Content is the information and experiences that are directed toward an end-user or audience. Content is something that is to be expressed through some medium, as speech, writing or any of various arts. Content can be delivered via many different media including the Internet, cinema, television, radio, smartphones, audio CDs, books, e-books, magazines, and live events, such as speeches, conferences, and stage performances. — Wikipedia
Content industry is an umbrella term that encompasses companies owning and providing mass media and media metadata. This can include music and movies, text publications of any kind, ownership of standards, geographic data, and metadata about all and any of the above. — Wikipedia
Branded content is content produced by an advertiser or content whose creation was funded by an advertiser. In contrast to content marketing (in which content is presented first and foremost as a marketing ploy for a brand) and product placement (where advertisers pay to have references to their brands incorporated into outside creative works, such as films and television series), branded content is designed to build awareness for a brand by associating it with content that shares its values. The content does not necessarily need to be a promotion for the brand, although it may still include product placement. Unlike conventional forms of editorial content, branded content is generally funded entirely by a brand or corporation rather than a studio or a group of solely artistic producers. Examples of branded content have appeared in television, film, online content, video games, events, and other installations. — Wikipedia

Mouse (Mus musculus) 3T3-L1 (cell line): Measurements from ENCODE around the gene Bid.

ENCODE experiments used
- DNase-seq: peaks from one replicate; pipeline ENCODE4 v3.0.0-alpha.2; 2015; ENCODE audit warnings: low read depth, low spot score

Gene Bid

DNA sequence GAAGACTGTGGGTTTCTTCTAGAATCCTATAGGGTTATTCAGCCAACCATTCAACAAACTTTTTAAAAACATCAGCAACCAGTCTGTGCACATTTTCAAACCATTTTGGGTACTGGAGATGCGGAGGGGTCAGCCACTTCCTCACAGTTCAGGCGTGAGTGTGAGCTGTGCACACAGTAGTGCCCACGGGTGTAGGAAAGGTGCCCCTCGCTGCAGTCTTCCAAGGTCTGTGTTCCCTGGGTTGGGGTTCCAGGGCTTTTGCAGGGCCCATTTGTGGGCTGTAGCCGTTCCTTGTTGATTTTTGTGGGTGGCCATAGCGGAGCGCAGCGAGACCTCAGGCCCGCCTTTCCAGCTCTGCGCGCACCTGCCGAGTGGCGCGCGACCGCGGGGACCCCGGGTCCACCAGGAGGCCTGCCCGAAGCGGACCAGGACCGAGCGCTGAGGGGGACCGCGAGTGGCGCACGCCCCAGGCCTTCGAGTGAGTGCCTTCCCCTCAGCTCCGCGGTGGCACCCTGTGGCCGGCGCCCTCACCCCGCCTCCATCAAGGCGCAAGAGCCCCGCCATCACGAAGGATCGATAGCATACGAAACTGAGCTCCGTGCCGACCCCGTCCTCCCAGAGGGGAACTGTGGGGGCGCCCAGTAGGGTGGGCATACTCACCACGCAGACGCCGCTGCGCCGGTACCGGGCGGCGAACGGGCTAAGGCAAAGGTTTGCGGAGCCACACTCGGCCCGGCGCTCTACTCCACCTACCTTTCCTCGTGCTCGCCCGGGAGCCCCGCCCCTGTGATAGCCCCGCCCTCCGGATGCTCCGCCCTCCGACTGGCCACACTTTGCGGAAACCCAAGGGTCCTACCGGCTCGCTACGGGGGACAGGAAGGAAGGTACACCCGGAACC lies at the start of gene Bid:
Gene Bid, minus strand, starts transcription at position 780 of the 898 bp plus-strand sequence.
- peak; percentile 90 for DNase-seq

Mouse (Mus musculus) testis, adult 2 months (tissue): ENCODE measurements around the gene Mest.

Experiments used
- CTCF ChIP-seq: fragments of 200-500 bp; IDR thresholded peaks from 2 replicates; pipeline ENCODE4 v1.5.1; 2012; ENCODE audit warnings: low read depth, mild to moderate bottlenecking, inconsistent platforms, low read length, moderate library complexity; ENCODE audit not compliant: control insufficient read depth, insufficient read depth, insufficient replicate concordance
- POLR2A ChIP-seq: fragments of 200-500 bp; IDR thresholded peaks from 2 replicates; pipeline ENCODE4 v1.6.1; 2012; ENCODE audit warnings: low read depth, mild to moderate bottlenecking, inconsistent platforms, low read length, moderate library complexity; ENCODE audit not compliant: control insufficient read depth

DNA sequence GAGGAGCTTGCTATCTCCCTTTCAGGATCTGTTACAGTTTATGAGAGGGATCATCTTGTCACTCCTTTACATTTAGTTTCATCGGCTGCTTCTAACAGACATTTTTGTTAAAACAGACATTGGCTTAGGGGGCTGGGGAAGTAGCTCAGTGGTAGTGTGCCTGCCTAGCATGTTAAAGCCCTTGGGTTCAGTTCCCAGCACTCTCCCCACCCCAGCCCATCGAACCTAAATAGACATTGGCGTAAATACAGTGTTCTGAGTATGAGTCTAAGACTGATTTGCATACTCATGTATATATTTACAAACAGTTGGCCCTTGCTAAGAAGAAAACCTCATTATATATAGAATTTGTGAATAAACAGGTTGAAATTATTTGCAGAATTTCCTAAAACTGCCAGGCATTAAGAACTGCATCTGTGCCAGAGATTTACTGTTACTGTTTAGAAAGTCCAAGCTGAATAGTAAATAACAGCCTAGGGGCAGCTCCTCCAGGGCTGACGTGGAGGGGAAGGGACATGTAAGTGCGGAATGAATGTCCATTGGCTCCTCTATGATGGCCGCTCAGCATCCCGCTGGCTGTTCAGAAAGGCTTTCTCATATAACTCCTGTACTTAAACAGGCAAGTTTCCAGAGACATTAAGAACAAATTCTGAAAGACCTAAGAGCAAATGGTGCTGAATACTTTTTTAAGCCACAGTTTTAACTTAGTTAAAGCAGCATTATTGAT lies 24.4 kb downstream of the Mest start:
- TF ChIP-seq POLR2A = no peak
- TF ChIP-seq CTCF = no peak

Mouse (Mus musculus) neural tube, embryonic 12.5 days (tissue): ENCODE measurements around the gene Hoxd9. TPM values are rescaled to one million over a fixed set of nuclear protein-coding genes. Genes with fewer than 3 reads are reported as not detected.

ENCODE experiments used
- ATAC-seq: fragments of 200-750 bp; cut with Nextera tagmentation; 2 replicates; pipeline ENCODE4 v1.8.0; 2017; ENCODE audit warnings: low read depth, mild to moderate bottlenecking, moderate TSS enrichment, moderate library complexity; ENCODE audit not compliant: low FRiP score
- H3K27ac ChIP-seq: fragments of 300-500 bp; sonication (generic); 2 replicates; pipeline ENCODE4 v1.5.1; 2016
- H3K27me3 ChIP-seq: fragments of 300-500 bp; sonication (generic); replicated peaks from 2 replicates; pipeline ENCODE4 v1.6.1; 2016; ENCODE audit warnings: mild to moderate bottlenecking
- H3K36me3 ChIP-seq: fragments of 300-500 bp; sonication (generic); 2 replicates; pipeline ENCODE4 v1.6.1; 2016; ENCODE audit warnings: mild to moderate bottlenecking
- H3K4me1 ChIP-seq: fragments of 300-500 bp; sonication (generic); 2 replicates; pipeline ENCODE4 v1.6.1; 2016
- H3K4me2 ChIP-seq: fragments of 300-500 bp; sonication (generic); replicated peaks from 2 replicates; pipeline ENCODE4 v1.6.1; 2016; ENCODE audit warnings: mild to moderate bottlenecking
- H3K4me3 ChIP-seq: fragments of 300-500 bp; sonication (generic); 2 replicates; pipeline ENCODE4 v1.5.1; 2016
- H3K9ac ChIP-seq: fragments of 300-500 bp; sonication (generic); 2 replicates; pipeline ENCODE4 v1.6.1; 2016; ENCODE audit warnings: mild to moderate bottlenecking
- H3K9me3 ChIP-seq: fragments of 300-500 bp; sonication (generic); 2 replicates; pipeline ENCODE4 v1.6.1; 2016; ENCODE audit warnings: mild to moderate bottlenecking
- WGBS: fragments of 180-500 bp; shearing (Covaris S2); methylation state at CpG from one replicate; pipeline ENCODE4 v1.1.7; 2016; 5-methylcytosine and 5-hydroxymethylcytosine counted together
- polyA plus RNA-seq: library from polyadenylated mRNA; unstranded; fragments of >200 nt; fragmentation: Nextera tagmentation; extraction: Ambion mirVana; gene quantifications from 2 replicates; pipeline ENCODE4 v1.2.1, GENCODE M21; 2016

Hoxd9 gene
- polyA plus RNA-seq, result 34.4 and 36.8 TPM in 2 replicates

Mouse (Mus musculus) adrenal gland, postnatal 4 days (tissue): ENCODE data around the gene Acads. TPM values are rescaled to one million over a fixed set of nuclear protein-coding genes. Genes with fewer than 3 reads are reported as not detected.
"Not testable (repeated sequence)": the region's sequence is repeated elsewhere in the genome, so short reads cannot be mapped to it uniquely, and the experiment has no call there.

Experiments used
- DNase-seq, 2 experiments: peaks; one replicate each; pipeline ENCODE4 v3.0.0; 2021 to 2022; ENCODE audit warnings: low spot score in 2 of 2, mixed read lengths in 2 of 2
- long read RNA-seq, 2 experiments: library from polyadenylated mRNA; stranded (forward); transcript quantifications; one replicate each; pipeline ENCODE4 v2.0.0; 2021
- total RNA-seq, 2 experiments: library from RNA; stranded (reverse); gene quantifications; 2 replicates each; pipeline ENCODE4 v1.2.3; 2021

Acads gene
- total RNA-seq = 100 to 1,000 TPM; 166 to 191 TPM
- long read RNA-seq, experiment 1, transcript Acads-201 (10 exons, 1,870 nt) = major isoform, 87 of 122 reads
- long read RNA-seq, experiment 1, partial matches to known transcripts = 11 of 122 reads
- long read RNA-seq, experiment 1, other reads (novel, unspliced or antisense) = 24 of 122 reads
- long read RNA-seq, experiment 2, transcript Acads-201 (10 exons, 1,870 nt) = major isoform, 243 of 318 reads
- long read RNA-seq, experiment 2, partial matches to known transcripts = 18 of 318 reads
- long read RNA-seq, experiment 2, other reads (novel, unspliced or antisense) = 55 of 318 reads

What is Branded Content?
Books have the same enemies as people: fire, humidity, animals, weather, and their own content. — Paul Valery
Moderation system is the method the webmaster of a web site that invites users to post comments chooses to sort contributions that are irrelevant, obscene, illegal, or insulting with regards to useful or informative contributions. Various types of web sites permit user comments, such as: Internet forums, blogs, and news sites powered by scripts such as phpBB, a Wiki, or PHP-Nuke. Depending on the site’s content and intended audience, the webmaster will decide what kinds of user comments are appropriate, then delegate the responsibility of sifting through comments to lesser moderators. Most often, webmasters will attempt to eliminate trolling, spamming, or flaming, although this varies widely from site to site. — Wikipedia
The DIKW pyramid, also known variously as the DIKW hierarchy, wisdom hierarchy, knowledge hierarchy, information hierarchy, information pyramid, and the data pyramid, refers loosely to a class of models for representing purported structural and/or functional relationships between the communication content types of data, information, knowledge, and wisdom. — Wikipedia
Most writers about the hierarchy refer to this passage from T. S. Eliot’s The Rock.
Russell Ackoff popularized the hierarchy to categorize the content of communication.
From data to wisdom (Russell L. Ackoff, Journal of Applies Systems Analysis)
On passing through 80 (Russell L. Ackoff, Systemic practice and action research)
These are links to pages about closely related subjects.
DIKW Content of Hierarchy